interfaces at the edge of the network (e.g., filtering, traffic
shaping, rate limiting, etc.). These services together describe the
functionality of an edge interface, but also serve to differentiate it
from the functionality of a core interface.

Roles enable an administrator to group the interfaces of multiple
devices into common groups. This enables the administrator to apply the
same policy to each of these interfaces collectively, as opposed to
individually.

A role may be associated with, at most, a single Policy (where a single
Policy may be as complex as necessary.  Policies associated with a role
are specifically intended to apply to interfaces or devices that are
assigned the role.

An interface may be assigned multiple roles. When an interface is
assigned multiple roles, the policies designated by those roles are
intended to apply to that interface. Roles may be parameterized. This
is to enable the definition of more complex policies that define
configurations that contain values that depend on the combination of
type of interface, media being used, protocol being used, and other
factors. For example, a policy might be applied to all Frame Relay
interfaces. Depending on the actual network topology, the types of
congestion experienced in these interfaces might be different. The
parameterized policy offers a way to group these Frame Relay interfaces
together (to simplify administration) while providing an inherent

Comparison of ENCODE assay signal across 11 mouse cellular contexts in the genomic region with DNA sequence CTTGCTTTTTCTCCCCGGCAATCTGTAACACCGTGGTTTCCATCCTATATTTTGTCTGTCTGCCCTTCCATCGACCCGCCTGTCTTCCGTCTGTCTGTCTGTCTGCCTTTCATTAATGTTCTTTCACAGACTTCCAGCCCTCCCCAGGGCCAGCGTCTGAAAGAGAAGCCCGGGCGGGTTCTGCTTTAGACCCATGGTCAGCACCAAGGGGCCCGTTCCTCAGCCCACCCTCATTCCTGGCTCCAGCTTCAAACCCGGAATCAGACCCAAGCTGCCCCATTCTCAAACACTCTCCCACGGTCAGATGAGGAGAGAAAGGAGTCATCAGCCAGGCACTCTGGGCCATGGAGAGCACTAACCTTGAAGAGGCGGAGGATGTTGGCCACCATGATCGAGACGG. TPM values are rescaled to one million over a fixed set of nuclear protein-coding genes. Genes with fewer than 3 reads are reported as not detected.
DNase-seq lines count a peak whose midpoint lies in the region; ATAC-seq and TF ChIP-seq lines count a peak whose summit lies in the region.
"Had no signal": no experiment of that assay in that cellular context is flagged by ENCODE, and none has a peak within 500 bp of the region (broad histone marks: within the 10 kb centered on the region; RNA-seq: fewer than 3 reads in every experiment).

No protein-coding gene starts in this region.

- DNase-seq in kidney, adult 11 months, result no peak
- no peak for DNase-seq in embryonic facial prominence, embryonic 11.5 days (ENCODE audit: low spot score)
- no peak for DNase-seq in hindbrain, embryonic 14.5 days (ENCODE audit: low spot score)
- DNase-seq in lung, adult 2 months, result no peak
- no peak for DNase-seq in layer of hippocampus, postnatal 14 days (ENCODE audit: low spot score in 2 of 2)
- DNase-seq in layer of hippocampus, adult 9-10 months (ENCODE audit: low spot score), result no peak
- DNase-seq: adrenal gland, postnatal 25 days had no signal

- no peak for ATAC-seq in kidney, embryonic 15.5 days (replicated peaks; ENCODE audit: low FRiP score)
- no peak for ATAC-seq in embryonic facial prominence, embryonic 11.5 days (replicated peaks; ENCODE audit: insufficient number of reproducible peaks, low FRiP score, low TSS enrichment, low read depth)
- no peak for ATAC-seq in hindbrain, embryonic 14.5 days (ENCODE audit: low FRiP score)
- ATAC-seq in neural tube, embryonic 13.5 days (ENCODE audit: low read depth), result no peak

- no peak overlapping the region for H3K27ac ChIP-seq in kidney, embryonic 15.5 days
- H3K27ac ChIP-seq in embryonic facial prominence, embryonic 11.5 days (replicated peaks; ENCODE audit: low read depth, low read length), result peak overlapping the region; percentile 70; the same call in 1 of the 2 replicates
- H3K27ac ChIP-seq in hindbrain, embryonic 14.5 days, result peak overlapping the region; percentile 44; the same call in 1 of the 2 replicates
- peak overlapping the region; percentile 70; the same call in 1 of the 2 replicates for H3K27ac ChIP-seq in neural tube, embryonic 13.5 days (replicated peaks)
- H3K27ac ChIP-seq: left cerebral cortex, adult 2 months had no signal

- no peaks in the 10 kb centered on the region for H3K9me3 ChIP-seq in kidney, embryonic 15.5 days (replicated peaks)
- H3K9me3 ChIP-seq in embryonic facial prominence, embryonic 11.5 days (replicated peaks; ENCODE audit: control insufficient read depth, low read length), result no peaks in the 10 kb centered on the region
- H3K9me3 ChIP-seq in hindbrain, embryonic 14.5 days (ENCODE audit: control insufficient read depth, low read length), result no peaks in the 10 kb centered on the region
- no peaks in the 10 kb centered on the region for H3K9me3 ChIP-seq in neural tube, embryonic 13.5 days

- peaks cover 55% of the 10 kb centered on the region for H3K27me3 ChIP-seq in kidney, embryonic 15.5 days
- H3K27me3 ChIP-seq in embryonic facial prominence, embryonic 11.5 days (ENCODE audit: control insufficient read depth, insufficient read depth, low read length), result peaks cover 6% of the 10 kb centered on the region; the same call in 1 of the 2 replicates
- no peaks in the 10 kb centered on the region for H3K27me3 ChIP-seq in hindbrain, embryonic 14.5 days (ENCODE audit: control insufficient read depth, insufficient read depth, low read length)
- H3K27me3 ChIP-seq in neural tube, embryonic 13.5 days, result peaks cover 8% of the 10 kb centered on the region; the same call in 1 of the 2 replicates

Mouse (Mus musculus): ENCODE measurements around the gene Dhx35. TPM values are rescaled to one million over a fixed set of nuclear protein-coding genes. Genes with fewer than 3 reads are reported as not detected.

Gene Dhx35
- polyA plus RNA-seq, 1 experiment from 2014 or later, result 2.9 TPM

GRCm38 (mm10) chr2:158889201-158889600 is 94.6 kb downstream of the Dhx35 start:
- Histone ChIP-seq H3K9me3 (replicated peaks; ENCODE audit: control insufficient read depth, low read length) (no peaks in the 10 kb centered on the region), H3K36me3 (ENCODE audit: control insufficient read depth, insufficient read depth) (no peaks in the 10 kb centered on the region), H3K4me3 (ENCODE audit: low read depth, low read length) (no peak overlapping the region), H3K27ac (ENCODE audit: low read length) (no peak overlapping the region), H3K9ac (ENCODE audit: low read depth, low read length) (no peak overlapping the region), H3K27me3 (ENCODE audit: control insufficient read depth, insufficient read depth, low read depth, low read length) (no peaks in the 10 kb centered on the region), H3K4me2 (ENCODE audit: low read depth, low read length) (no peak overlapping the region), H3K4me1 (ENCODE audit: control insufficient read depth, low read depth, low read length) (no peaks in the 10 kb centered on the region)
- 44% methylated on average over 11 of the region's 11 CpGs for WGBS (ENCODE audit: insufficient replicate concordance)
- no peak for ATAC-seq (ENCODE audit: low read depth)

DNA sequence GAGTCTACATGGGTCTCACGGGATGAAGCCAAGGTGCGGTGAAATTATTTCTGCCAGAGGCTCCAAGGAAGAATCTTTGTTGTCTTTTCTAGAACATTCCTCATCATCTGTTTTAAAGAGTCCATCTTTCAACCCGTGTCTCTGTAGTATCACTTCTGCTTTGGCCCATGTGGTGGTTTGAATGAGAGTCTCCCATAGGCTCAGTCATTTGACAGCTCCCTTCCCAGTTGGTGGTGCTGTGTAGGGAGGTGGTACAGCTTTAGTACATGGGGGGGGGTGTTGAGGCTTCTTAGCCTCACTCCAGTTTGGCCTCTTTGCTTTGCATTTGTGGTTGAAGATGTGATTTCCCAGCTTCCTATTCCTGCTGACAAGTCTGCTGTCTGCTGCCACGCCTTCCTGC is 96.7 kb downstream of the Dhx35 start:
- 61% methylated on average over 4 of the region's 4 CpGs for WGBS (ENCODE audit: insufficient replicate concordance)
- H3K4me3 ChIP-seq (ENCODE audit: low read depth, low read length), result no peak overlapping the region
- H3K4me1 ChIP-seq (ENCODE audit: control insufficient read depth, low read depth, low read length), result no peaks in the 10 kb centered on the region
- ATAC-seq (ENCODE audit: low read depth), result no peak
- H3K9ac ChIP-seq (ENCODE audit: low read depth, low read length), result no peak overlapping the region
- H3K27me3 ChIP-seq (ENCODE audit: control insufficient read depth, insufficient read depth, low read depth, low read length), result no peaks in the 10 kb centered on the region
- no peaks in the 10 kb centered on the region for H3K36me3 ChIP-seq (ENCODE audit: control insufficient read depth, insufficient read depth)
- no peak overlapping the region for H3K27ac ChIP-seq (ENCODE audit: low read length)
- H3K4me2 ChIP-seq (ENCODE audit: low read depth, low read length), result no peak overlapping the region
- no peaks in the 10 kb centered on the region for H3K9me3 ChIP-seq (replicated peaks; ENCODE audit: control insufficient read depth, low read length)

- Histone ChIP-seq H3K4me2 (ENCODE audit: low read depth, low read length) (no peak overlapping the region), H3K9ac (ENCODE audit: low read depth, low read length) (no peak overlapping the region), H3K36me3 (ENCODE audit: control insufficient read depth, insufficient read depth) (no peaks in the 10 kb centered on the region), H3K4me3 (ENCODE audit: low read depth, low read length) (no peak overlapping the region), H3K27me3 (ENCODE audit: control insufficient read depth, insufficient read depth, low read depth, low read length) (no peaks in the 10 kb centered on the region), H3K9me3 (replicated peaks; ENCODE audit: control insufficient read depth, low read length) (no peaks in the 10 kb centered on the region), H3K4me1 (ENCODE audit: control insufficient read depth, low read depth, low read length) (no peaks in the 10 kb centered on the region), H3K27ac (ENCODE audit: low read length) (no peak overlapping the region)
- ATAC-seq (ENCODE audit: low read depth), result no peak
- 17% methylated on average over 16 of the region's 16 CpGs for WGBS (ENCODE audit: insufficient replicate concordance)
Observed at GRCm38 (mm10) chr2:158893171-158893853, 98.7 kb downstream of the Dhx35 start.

flexibility to accommodate the particular semantics of interfaces that
are identified by this role.

For example, some kind of conditional expression associated with a Role
which partitions the space of interfaces.  Those interfaces included by
the conditional would take the role; those interfaces not included by
the conditional would not take the role.

When there are several roles assigned to an interface, inter-policy
conflicts may occur.  They are resolved as described in section 3.2.2.




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3.4.2 Groups

Grouping is a fundamental concept of aggregation. In most systems, a
group is a named object that contains individual objects as well as
possibly additional (sub-)groups of objects. The key point here is that
group membership is statically determined.

Unfortunately, networks are inherently dynamic in nature. This means
that the ability to "group" objects whose membership is determined
dynamically (e.g., a s a function of the state of the system) is
required. We will call this a "Dynamic Group". The most important
characteristic of a Dynamic Group is that its membership is determined
dynamically when a reference to the Dynamic Group is evaluated.

Dynamic Group objects can therefore represent either individual objects
or other groupings of objects.  For example, a Dynamic Group ranging
over users may be used to limit which users on a certain set of
interfaces have a certain kind of QoS assigned to packets they
generate.

A Dynamic Group is only used as a value part of a condition of a
policy. If a PolicyConditionValue uses a grouping construct, then that
policy is satisfied if the object specified in the
PolicyConditionCategory satisfies the relationship specified in the